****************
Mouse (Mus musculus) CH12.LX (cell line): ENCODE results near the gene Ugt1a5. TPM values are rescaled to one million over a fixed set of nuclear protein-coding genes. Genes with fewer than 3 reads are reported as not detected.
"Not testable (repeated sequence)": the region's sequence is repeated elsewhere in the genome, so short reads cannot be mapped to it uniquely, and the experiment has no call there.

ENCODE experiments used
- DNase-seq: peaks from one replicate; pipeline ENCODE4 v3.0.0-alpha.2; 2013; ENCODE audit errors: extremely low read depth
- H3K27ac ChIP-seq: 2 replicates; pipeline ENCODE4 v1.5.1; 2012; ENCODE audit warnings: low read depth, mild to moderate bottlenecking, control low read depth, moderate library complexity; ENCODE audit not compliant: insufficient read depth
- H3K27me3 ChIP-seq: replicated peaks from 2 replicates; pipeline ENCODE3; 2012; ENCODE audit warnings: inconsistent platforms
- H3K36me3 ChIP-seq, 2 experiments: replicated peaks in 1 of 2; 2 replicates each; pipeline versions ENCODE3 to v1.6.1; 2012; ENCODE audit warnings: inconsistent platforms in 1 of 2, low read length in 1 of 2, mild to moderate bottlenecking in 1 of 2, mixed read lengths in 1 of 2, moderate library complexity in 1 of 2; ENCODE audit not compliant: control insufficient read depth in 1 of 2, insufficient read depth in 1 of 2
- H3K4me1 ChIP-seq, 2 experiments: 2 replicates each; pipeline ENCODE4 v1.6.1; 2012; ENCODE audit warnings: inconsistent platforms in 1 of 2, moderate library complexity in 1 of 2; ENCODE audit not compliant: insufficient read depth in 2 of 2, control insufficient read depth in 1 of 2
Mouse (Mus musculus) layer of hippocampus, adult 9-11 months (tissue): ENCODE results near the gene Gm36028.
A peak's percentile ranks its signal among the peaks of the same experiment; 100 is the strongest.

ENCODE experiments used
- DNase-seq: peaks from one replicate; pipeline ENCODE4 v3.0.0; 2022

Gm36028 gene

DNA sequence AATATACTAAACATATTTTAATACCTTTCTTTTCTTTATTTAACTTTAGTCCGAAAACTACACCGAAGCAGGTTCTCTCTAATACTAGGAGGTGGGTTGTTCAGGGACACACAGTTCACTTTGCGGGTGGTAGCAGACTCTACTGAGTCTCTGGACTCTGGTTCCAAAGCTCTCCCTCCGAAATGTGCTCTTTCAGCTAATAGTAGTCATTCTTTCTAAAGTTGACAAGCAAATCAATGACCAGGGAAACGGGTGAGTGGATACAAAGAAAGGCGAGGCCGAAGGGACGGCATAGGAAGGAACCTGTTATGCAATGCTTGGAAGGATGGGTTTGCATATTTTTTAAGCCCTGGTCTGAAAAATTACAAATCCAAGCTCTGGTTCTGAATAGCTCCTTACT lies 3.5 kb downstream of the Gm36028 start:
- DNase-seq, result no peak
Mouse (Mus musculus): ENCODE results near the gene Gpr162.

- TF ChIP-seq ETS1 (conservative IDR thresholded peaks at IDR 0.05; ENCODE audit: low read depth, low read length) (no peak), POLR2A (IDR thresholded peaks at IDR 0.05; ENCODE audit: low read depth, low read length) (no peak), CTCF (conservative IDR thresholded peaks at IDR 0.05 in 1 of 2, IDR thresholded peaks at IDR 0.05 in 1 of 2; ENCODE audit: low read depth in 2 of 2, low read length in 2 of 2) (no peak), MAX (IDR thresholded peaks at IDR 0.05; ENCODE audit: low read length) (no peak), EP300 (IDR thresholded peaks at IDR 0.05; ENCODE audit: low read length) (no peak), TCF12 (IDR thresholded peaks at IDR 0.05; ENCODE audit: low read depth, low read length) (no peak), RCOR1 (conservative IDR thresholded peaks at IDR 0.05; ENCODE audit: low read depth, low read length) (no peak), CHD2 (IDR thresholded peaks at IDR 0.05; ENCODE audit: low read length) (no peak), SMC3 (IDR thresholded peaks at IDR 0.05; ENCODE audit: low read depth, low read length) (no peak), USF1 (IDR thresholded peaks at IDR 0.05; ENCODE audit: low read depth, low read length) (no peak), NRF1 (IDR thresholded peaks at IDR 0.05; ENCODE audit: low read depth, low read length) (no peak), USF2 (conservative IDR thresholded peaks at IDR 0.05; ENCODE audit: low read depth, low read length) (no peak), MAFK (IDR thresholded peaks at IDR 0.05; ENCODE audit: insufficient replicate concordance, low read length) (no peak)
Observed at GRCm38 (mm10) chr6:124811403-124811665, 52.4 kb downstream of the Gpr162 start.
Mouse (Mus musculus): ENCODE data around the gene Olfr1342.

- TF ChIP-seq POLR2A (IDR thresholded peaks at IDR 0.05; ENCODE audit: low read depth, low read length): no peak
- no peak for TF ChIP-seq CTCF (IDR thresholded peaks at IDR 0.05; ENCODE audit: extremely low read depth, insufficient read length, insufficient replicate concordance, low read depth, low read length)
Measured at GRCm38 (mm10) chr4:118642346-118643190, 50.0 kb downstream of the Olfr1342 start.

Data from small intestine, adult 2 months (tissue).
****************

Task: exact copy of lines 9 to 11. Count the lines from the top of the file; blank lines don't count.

Mouse (Mus musculus) layer of hippocampus, adult 9-11 months (tissue): ENCODE results near the gene Gm36028.
A peak's percentile ranks its signal among the peaks of the same experiment; 100 is the strongest.

ENCODE experiments used